Interview by Ronan Price
He also features as a strong cameo in season two of The Journey, the surprisingly accomplished story mode focused on the career of young Alex Hunter.
But, most importantly, Ronaldo's really in the game this time. Yes, his likeness and high skills were approximated in previous years. But this year, EA motion-captured 50 minutes of CR7 in action, those funny little ping-pong-ball suits faithfully transmuting his unmistakeable stride into pixels.
You will know it's him just from watching a few seconds of his loping gait and sizzling speed.
This matters because long-time fans will have noticed how homogenous the thousands of players in FIFA looked on the pitch during actual gameplay. Journeymen ran the same way as superstars. Frequently, the only way to tell them apart was the name tag above their heads.
In fact, EA Canada, the studio that has helmed the FIFA series since its inception in 1993, paid particular attention to the players' animation this year. Thanks to extensive mo-cap work, every one of the 8,000 players in the database (not counting Ronaldo and a few other luminaries such as Raheem Sterling) fits into one of six new archetypes - mostly based on their physical attributes, whether they're tall, short or, um, wide.
So while the usual FIFA razzmatazz - or TV-style presentation as EA would prefer - has been subtly polished again, the developers insist the drama on the pitch has garnered the most love.
"Gameplay is the most important feature of FIFA 18," developer Sam Rivera told us at a preview event at Stamford Bridge in London last week. Well, he probably would, seeing as his title is lead gameplay producer. The team were most insistent that they've worked hard to improve almost every aspect of FIFA 17 but focused this time on four pillars - the player animation, team AI, substitutions and increasing the number of spectacular moments.
Rivera talks up the increased responsiveness of players, something he calls the "explosiveness" of their reactions that showcases their increased effort when, say, transitioning from jogging to sprinting. He promises a greater degree of fluidity in changing between animations and distinctive "personalities", presumably among the top players at least.
"We believe the game is going to be more authentic, more fun and more emotionally immersive - that's our goal," says Rivera.
But even EA Canada realises it's an uphill battle every year to differentiate each new game from the last. This is a game played by 22 million people and had a reputed budget of $350m last year after all. EA needs that steamroller to keep on crushing the opposition at the tills.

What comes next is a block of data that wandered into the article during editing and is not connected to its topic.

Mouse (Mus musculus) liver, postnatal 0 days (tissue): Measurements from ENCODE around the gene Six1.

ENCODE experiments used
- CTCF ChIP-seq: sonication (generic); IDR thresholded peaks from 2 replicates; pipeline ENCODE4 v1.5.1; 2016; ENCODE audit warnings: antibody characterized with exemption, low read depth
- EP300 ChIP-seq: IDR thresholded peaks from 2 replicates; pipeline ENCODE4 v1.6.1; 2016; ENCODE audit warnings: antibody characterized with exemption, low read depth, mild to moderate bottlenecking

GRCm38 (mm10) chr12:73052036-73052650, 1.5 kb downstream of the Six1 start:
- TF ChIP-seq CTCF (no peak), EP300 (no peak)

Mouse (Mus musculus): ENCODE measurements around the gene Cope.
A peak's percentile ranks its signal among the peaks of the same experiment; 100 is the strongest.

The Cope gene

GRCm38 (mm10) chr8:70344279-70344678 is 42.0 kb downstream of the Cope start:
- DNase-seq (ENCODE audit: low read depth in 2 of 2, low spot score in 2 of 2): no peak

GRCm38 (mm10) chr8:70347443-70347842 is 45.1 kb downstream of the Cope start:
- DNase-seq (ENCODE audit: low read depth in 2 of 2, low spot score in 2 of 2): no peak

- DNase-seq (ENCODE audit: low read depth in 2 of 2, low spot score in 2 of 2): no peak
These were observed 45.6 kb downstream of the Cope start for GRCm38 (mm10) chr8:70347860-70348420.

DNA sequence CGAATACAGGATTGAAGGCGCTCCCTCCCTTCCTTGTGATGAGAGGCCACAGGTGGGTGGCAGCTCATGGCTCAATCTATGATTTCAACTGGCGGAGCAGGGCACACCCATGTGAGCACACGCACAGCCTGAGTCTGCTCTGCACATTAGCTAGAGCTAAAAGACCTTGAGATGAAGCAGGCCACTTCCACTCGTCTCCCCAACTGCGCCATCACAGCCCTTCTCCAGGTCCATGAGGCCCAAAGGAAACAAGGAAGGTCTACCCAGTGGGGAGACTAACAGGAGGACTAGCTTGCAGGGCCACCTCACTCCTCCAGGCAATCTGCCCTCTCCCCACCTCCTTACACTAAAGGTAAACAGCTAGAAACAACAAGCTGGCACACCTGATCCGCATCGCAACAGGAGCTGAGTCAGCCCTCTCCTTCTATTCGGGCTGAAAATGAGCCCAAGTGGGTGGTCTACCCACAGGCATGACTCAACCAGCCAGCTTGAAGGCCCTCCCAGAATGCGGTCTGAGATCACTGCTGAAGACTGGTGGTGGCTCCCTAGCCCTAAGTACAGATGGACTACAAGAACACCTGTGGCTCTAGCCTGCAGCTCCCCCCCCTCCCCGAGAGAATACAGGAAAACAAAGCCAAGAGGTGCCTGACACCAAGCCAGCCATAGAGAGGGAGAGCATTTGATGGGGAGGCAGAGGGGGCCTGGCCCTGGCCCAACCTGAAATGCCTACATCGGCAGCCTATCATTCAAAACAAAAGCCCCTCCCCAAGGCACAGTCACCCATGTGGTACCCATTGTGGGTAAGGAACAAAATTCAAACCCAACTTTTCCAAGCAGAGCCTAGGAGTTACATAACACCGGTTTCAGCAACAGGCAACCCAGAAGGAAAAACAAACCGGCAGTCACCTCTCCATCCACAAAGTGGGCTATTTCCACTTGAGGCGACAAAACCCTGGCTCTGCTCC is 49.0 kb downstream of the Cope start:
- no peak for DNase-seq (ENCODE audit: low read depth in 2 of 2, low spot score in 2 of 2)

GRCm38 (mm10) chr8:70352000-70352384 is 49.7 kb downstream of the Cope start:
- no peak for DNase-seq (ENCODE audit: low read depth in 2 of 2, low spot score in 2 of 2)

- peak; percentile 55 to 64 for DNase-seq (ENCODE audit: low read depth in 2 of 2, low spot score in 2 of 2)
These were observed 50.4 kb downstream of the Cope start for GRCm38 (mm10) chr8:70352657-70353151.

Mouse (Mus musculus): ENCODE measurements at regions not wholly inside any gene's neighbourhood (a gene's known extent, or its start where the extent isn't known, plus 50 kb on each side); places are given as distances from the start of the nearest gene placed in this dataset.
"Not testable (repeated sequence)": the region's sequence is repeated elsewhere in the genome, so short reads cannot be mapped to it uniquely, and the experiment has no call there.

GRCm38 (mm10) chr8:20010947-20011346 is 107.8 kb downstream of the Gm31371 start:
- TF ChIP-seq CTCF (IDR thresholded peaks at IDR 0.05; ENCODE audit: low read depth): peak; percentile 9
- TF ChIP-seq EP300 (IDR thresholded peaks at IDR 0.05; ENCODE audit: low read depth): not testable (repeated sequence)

In fact, many parts of the Stamford Bridge presentation began with (and I paraphrase) "in FIFA 17 this feature was pretty rubbish but in FIFA 18..."
Matt Prior, creative director on FIFA for several years, admits as much: "It's always the challenge because we're quite unique in the industry in that it's the same team that makes the game year on year. We're good at prioritising features that make a significant jump every year to get buyers excited.
"We always ask ourselves the same question: does it sound weird to say 'compared to last year...' From a consumer standpoint, you want to know why you'd want to buy it.
"It's not like we shipped bad things last year but there's always room for improvement throughout."
But Rivera's comparisons with FIFA 17 prove revealing as he chooses a few frames of player action from last year's game engine. "The way this player approaches the ball is robotic. You can see the transitions between animations. He faces the wrong way. But in FIFA 18 with the same movement you can see how he steps properly and faces the ball."
Team AI now features more diversity, according to Rivera. In the past, "teams would play very similarly. We are really focusing on that differentiation.There's more styles, with teams playing counter-attack or long balls, or there are players that very good at dribbling and trying to finish themselves, like Ronaldo. You will see that personality in FIFA 18. There's also new defensive styles where, for example, all the players will wait and wait until they see the right moment to go and put pressure on.
"We are humanising the AI. We got feedback that in previous years it was a little bit boring sometimes. The AI experience is a lot more fun in FIFA 18."
Some features such as The Journey take years to implement, so back in 2014 EA created a small squad tasked with building the foundation blocks of this celebrity-laden rags-to-riches mode for its debut in FIFA 17.
"It was not just a leap in innovation but something we'd not done as a team before, the whole cinematic thing," says Prior. "Because it was new to FIFA, there was a lot of prototyping of 'who are we building this for?'. If we'd had built a mode where we were targeting hardcore career users, The Journey story would probably have been very different."
He also reveals EA has teams working on other long-term FIFA improvements rather than just the annual update. Prior knows the 12-monthly grind works against them: "One of the challenges with the yearly iterative cycle is that it doesn't give really much opportunity to experiment."
He reels off a list of items "requested" (or demanded in internet speak) by fans, including a degree of customisation in The Journey, where for logistical reasons you couldn't build your own likeness or dramatically affect the story.
"We can't create this spiderweb of scenarios where if I pick this, the story goes this way... It's not feasible from a capacity standpoint. The users felt some of the story choices weren't as impactful as they would have liked. So there's some big moments in Journey 2 where there's a decision that will change characters and outcomes. "
* FIFA 18 releases on September 29